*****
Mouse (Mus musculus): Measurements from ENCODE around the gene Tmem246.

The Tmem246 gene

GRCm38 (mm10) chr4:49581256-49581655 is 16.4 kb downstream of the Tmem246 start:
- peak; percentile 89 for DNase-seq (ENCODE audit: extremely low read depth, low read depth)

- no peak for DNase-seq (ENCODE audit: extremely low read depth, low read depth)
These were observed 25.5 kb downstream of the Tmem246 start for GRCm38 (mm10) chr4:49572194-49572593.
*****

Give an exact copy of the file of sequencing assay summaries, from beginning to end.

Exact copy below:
Mouse (Mus musculus): Measurements from ENCODE around the gene Tmem246.

The Tmem246 gene

GRCm38 (mm10) chr4:49581256-49581655 is 16.4 kb downstream of the Tmem246 start:
- peak; percentile 89 for DNase-seq (ENCODE audit: extremely low read depth, low read depth)

- no peak for DNase-seq (ENCODE audit: extremely low read depth, low read depth)
These were observed 25.5 kb downstream of the Tmem246 start for GRCm38 (mm10) chr4:49572194-49572593.